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The chemist in the kitchen
Jeffrey M. Perkel, Ph.D.
BioTechniques, Vol. 54, No. 5, May 2013, pp. 243–247
Full Text (PDF)

“Food is fuel. You get picky about what you put in the tank, your engine is gonna die. Now shut up and eat your garbage.” —Django the rat, to his son Remy, in Pixar's Ratatouille

If you haven't seen Ratatouille, put down this journal, fire up iTunes, and watch it. I'll wait…

Back? Okay, obviously, Django is correct: Food is fuel. But it's not just fuel—or at least, it shouldn't be. In “The Book of Vice”, NPR host Peter Sagal describes a 26-course meal he and his wife had at famed Chicago eatery, Alinea. Of one course, he says, “We have been given little white wax bowls containing a teaspoon of broth,with a pin inserted through them holding up a dab of potato and truffle. When you remove the pin, the potato and truffle fall into the bowl. It is a food grenade.”

Another course was a “salad” comprising, among other things, a strip of heirloom tomato on top of which, “arranged in the manner of a police lineup in which the suspects are all tidbits, are a globe, a spiral, a cylinder, a lump, a sprig, a lump, and a leaf.” The globe, it turns out, was an inflated mozzarella balloon, just one of 20 different ingredients that went into the dish.

Clearly, the chefs at Alinea put a great deal of creativity into their food, leaving patrons to ask just what, exactly, did they just eat? It's a fair question, and not just at tony Michelin three-star restaurants. Because if the ingredient composition of a restaurant meal isn't always clear, on a molecular level it is downright opaque.

“We don't know many, many things in our food,” says Fulvio Mattivi, who heads the Department of Food Quality and Nutrition at the Fondazione Edmund Mach in San Michele All'adige, Italy. He should knowwith a background in industrial chemistry, Mattivi has nine mass spectrometers at his disposal, which he uses to probe the metabolite content of apples, strawberries, grapes, wines, and even biofluids. He is part of a small, but growing, community of researchers who use cutting-edge techniques to investigate the molecular content of food, its nutritional value, and its interaction with the human body. ‘


This emerging discipline has been named “foodomics”, a term that first popped up in the scientific literature around 2009. Since then, 28 foodomics articles have appeared in PubMed, most authored or co-authored by the researcher who first coined the term, Alejandro Cifuentes.

Cifuentes, professor of the Laboratory of Foodomics at the National Research Council of Spain in Madrid and author of a new textbook on the subject published in March, defines foodomics essentially as the application of genomic, transcriptomic, proteomic, and metabolomic techniques to food science and nutrition. Cifuentes says it is a term intended to alleviate the confusion created by earlier food related –omics disciplines such as nutrigenomics, nutrigenetics, nutritranscriptomics, and nutritional genomics, while also incorporating aspects of food safety, quality, and tracability.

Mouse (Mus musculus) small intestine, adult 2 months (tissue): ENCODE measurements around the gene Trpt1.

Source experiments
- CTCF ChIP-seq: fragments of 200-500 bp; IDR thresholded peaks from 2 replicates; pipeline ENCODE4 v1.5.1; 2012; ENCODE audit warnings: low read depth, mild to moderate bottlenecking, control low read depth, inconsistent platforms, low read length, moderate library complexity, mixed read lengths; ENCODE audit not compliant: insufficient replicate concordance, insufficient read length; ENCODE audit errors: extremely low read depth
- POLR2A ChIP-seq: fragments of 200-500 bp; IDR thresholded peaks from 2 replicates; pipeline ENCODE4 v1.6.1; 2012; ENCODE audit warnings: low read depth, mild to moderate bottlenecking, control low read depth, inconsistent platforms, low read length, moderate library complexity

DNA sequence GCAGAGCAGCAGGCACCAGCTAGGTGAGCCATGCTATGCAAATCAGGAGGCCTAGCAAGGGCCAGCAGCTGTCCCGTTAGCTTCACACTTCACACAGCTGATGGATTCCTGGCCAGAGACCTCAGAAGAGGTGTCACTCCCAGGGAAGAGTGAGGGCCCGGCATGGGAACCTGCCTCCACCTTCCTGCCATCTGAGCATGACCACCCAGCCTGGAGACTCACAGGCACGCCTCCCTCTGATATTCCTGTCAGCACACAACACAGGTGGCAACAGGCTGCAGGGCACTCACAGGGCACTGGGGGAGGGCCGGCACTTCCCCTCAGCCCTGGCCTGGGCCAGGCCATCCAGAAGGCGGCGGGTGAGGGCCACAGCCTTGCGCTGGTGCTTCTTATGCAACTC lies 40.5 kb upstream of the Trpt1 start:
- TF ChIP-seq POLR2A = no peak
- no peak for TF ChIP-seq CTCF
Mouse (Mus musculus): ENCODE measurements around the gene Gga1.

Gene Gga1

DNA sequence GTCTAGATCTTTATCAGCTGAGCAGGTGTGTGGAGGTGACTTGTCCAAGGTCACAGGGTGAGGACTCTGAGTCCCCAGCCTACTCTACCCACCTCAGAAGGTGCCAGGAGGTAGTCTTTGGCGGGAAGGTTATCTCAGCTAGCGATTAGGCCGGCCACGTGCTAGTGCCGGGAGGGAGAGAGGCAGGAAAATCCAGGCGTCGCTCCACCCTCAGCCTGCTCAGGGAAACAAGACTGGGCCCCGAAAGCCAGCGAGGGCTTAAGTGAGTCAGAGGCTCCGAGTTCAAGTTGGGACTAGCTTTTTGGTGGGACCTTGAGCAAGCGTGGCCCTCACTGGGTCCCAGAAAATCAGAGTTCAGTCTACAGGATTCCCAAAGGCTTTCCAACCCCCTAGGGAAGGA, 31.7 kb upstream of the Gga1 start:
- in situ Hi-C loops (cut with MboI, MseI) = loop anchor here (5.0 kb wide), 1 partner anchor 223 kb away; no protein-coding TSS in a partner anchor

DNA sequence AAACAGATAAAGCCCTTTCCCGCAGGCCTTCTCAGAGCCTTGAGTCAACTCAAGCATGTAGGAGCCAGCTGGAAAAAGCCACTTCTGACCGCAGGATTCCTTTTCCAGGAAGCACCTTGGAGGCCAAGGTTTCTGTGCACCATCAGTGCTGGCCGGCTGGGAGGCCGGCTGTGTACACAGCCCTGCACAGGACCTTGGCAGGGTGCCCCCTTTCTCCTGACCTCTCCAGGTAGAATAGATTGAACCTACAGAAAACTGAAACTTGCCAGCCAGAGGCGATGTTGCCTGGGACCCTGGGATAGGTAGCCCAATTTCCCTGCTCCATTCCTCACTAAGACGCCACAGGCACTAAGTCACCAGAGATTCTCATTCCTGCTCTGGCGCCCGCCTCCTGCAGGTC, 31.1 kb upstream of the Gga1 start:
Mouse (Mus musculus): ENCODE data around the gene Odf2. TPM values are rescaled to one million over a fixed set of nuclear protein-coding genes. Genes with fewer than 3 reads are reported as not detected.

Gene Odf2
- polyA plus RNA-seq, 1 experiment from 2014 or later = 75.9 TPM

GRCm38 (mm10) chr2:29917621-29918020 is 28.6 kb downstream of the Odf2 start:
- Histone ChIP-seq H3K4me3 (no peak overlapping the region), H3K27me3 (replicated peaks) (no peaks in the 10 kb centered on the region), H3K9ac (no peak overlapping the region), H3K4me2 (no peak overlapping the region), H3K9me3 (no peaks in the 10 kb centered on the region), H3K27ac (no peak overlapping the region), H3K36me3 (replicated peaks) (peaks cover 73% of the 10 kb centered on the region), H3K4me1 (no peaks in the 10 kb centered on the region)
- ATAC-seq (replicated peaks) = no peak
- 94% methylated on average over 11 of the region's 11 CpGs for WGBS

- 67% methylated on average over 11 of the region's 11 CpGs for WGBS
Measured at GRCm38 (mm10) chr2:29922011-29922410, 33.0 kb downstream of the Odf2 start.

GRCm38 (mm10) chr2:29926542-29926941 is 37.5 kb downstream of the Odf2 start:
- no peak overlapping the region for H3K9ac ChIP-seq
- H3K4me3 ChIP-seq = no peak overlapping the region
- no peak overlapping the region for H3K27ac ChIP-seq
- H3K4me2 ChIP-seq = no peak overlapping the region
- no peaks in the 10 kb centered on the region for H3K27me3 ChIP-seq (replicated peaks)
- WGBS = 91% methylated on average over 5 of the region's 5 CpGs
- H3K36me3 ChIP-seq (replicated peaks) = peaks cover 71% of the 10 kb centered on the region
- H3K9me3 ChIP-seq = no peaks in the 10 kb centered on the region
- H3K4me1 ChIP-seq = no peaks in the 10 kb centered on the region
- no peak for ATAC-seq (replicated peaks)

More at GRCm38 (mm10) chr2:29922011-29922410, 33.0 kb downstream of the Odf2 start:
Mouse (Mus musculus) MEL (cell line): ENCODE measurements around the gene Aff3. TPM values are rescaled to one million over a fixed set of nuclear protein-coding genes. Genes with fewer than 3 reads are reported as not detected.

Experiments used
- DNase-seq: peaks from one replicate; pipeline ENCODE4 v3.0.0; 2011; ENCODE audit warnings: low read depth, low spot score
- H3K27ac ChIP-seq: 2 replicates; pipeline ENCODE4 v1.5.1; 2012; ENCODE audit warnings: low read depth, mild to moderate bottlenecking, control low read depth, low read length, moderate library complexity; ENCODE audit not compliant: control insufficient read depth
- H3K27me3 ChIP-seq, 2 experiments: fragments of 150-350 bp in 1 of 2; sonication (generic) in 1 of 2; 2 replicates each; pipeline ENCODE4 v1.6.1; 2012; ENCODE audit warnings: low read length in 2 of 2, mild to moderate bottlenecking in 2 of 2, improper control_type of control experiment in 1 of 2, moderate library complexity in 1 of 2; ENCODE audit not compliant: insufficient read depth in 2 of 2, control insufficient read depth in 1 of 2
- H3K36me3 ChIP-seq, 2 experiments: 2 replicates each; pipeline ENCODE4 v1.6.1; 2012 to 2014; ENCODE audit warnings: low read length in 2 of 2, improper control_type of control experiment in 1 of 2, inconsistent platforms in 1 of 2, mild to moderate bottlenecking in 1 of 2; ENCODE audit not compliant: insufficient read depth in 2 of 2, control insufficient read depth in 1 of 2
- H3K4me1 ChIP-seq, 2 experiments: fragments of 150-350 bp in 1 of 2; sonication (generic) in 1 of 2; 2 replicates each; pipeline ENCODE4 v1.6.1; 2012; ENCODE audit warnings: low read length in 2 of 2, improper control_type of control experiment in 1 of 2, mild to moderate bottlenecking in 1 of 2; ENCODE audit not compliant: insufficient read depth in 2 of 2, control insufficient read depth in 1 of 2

Foodomics, Cifuentes writes, is “a new discipline that studies the food and nutrition domains through the application of advanced –omics technologies to improve the consumer's well-being, health, and confidence.” (1) That includes everything from profiling of food ingredients and identification of bioactive compounds to genome association studies and clinical investigations of the impact of diet on health.

An analytical chemist by training, Cifuentes’ lab includes such –omics tools as LC–, GC–, and capillary electrophoresis–based mass spectrometers, MALDI-TOF-TOF mass analyzers, two-dimensional gel electrophoresis, and RT-PCR. In one 2012 study, his team used Affymetrix GeneChip microarrays, Bruker time-of-flight mass spectrometry (MS), and Ingenuity pathway analysis software to study the impact of rosemary extract—or rather, the potentially therapeutic polyphenols contained therein—on normal and drug-resistant K562 human leukemia cells.

By overlaying the various datasets, Cifuentes’ team identified genetic and metabolic pathways (including the aminoacyl-tRNA biosynthesis and glutathione metabolic pathways) that could account for the plant extract's observed anti-proliferative effects.

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